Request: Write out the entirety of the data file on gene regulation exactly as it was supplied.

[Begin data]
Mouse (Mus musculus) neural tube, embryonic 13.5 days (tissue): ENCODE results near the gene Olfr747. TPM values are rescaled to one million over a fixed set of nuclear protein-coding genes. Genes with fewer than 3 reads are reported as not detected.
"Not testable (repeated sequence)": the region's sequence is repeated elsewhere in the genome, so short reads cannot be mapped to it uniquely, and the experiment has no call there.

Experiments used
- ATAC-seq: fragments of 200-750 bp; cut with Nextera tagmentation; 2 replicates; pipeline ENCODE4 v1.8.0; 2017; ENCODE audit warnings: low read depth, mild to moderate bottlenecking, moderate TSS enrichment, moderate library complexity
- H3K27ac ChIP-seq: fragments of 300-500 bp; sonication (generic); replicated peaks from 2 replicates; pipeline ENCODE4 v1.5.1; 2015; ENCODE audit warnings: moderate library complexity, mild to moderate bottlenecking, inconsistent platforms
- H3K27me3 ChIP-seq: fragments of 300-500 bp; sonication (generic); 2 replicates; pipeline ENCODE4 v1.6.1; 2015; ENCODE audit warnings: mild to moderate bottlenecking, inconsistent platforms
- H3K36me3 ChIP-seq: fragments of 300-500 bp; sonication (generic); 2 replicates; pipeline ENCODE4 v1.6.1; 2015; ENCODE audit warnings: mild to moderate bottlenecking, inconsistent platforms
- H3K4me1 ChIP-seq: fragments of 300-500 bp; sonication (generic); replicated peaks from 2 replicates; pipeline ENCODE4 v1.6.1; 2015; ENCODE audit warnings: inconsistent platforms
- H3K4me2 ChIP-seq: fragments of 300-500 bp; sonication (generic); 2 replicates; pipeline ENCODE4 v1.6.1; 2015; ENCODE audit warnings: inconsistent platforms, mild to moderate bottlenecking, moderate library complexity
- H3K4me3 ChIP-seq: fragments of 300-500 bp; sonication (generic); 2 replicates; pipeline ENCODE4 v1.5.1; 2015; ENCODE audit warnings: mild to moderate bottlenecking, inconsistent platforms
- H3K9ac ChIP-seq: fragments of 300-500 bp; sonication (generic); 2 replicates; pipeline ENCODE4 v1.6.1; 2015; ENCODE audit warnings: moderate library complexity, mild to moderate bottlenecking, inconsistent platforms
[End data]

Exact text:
Mouse (Mus musculus) neural tube, embryonic 13.5 days (tissue): ENCODE results near the gene Olfr747. TPM values are rescaled to one million over a fixed set of nuclear protein-coding genes. Genes with fewer than 3 reads are reported as not detected.
"Not testable (repeated sequence)": the region's sequence is repeated elsewhere in the genome, so short reads cannot be mapped to it uniquely, and the experiment has no call there.

Experiments used
- ATAC-seq: fragments of 200-750 bp; cut with Nextera tagmentation; 2 replicates; pipeline ENCODE4 v1.8.0; 2017; ENCODE audit warnings: low read depth, mild to moderate bottlenecking, moderate TSS enrichment, moderate library complexity
- H3K27ac ChIP-seq: fragments of 300-500 bp; sonication (generic); replicated peaks from 2 replicates; pipeline ENCODE4 v1.5.1; 2015; ENCODE audit warnings: moderate library complexity, mild to moderate bottlenecking, inconsistent platforms
- H3K27me3 ChIP-seq: fragments of 300-500 bp; sonication (generic); 2 replicates; pipeline ENCODE4 v1.6.1; 2015; ENCODE audit warnings: mild to moderate bottlenecking, inconsistent platforms
- H3K36me3 ChIP-seq: fragments of 300-500 bp; sonication (generic); 2 replicates; pipeline ENCODE4 v1.6.1; 2015; ENCODE audit warnings: mild to moderate bottlenecking, inconsistent platforms
- H3K4me1 ChIP-seq: fragments of 300-500 bp; sonication (generic); replicated peaks from 2 replicates; pipeline ENCODE4 v1.6.1; 2015; ENCODE audit warnings: inconsistent platforms
- H3K4me2 ChIP-seq: fragments of 300-500 bp; sonication (generic); 2 replicates; pipeline ENCODE4 v1.6.1; 2015; ENCODE audit warnings: inconsistent platforms, mild to moderate bottlenecking, moderate library complexity
- H3K4me3 ChIP-seq: fragments of 300-500 bp; sonication (generic); 2 replicates; pipeline ENCODE4 v1.5.1; 2015; ENCODE audit warnings: mild to moderate bottlenecking, inconsistent platforms
- H3K9ac ChIP-seq: fragments of 300-500 bp; sonication (generic); 2 replicates; pipeline ENCODE4 v1.6.1; 2015; ENCODE audit warnings: moderate library complexity, mild to moderate bottlenecking, inconsistent platforms